[ spahy-see ]
/ ˈspaɪ si /

adjective, spic·i·er, spic·i·est.

Nearby words

  1. spicebush,
  2. spicebush swallowtail,
  3. spiced,
  4. spicery,
  5. spicewood,
  6. spick,
  7. spick and span,
  8. spick-and-span,
  9. spicula,
  10. spicular


or spice·y

[ spahy-see ]
/ ˈspaɪ si /

adjective, spic·i·er, spic·i·est.

Origin of spicy

First recorded in 1555–65; spice + -y1

Related forms
Dictionary.com Unabridged Based on the Random House Unabridged Dictionary, © Random House, Inc. 2019

Examples from the Web for spicey

  • The one that knocked at the door was Spicey, with our invitations.

    The William Henry Letters|Abby Morton Diaz
  • Now look at old Tom, cocked jauntily on the spicey bay and see what a different Tom he is to what he was last night.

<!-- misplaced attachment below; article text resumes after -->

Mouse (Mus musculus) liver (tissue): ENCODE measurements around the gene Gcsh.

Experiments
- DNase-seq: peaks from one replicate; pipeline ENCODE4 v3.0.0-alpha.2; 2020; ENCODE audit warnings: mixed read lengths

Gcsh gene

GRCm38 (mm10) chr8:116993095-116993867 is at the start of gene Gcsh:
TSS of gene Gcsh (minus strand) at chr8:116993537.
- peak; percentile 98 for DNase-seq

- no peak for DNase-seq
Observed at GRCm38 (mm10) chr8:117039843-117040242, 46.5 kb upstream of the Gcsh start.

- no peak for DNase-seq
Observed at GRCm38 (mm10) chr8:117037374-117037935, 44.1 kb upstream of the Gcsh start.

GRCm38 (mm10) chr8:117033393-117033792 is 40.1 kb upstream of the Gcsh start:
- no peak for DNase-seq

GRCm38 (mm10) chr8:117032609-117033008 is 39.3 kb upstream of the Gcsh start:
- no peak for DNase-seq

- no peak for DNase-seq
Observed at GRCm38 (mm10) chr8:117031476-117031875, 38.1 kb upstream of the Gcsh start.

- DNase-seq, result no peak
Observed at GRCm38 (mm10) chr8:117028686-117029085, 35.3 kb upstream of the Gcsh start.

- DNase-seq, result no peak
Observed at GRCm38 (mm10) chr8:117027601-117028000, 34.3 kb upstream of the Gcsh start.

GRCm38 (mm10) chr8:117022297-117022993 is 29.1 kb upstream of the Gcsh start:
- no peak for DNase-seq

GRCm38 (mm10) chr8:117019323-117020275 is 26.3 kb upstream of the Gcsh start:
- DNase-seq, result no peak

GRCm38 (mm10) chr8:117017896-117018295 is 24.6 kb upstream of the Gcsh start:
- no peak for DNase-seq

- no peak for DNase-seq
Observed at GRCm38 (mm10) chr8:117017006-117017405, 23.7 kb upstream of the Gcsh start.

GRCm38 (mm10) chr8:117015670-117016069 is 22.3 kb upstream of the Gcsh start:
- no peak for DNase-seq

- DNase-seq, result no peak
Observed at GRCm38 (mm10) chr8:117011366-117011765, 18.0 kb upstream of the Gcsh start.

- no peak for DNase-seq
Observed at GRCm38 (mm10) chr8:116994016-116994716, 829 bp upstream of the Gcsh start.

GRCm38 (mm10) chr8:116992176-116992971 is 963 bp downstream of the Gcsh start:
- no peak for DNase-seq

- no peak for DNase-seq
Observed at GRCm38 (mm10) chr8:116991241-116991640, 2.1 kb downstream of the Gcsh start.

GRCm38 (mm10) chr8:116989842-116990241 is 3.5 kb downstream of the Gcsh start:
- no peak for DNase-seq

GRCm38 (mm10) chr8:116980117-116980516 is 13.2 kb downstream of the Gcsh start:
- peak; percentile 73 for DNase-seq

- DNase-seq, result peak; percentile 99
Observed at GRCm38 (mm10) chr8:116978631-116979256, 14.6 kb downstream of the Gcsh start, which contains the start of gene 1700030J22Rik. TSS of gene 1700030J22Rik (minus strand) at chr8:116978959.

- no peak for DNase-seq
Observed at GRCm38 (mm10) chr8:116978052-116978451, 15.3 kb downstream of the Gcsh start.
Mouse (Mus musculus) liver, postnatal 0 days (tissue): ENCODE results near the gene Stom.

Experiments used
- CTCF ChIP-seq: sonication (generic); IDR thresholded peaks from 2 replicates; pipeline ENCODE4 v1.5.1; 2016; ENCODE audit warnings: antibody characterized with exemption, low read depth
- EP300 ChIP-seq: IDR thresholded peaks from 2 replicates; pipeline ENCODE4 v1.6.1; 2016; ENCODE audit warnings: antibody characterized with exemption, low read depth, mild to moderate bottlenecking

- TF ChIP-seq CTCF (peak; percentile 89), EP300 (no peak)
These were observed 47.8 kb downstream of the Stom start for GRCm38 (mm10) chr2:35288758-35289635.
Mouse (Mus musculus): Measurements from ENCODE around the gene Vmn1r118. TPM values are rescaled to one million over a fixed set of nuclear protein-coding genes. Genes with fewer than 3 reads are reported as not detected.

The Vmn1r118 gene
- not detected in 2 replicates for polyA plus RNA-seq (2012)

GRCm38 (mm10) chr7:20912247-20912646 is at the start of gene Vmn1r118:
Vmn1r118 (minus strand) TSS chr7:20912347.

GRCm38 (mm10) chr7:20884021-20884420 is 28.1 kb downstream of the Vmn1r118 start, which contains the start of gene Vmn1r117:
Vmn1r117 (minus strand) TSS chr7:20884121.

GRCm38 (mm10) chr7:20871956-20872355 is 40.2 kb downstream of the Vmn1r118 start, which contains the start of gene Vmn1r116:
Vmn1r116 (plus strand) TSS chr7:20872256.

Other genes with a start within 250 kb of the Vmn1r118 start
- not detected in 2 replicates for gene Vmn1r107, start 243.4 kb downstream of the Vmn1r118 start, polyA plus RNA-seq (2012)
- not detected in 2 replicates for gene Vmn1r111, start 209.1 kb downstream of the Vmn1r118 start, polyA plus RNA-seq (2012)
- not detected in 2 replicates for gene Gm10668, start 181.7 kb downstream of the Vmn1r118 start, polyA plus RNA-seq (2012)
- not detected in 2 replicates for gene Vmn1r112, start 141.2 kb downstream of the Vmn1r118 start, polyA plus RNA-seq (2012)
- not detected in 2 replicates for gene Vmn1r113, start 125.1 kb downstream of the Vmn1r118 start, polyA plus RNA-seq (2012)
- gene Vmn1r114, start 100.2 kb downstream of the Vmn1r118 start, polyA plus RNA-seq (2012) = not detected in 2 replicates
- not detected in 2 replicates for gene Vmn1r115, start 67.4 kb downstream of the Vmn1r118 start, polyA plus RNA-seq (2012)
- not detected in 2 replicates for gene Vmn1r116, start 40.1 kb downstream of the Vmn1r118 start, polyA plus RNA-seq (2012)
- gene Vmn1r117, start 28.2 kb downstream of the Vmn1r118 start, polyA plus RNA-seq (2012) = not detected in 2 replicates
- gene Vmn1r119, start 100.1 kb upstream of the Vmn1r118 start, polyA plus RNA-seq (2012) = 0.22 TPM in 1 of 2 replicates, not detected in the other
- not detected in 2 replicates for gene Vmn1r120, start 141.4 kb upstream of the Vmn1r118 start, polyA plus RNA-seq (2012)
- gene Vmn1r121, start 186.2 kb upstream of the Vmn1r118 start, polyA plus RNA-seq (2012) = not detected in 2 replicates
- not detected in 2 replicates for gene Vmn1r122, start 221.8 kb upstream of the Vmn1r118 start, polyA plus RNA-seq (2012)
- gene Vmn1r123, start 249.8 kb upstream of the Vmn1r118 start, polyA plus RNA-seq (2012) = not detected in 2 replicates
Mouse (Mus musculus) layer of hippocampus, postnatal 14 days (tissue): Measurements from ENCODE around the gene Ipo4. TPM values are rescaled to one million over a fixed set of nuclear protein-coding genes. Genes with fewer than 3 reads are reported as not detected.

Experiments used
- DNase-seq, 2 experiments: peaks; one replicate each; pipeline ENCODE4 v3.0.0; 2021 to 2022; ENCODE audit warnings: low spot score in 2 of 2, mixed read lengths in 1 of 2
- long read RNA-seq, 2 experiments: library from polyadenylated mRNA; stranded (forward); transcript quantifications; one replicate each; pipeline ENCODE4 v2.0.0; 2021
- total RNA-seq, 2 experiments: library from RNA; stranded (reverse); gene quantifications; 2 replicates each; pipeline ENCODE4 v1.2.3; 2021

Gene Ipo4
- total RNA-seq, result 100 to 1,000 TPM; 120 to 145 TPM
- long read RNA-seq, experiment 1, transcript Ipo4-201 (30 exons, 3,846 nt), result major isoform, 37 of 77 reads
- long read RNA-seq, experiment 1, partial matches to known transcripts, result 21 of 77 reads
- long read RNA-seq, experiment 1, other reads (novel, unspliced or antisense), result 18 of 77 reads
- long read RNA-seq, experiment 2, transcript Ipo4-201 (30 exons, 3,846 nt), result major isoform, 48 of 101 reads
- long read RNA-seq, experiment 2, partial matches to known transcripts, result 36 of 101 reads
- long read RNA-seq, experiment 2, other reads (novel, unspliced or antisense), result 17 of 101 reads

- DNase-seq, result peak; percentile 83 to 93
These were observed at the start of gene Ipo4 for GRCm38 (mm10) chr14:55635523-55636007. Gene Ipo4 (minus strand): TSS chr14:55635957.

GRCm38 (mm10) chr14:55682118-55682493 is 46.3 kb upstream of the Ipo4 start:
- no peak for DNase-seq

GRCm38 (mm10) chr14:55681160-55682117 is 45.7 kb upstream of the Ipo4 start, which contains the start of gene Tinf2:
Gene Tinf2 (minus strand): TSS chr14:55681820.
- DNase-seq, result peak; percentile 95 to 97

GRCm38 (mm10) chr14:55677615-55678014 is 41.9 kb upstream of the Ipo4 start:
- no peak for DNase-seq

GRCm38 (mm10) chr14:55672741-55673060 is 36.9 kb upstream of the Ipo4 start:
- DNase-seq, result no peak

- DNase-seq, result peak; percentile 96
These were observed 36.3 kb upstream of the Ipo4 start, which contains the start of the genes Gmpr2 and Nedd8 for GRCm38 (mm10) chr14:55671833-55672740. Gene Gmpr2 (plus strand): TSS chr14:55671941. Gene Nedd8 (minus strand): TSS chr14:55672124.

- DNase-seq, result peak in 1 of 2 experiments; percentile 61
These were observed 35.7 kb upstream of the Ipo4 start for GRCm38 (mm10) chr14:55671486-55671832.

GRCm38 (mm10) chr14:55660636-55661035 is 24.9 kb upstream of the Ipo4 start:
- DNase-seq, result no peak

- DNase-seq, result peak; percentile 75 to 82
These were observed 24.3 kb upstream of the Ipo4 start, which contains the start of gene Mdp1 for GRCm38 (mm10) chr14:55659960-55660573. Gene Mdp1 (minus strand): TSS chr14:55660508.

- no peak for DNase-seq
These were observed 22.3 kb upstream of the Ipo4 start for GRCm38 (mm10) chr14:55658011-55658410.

• This paper is run on red-hot indypendant principels, in a spicey, sparklin' manher.

    The Bad Boy At Home|Walter T. Gray

British Dictionary definitions for spicey


/ (ˈspaɪsɪ) /

adjective spicier or spiciest

seasoned with or containing spice
highly flavoured; pungent
informal suggestive of scandal or sensation
producing or yielding spices
Derived Formsspicily, adverbspiciness, noun

Collins English Dictionary - Complete & Unabridged 2012 Digital Edition © William Collins Sons & Co. Ltd. 1979, 1986 © HarperCollins Publishers 1998, 2000, 2003, 2005, 2006, 2007, 2009, 2012

Word Origin and History for spicey



1560s, from spice + -y (2). Figurative sense of "racy, salacious" dates from 1844. Related: Spiciness.

Online Etymology Dictionary, © 2010 Douglas Harper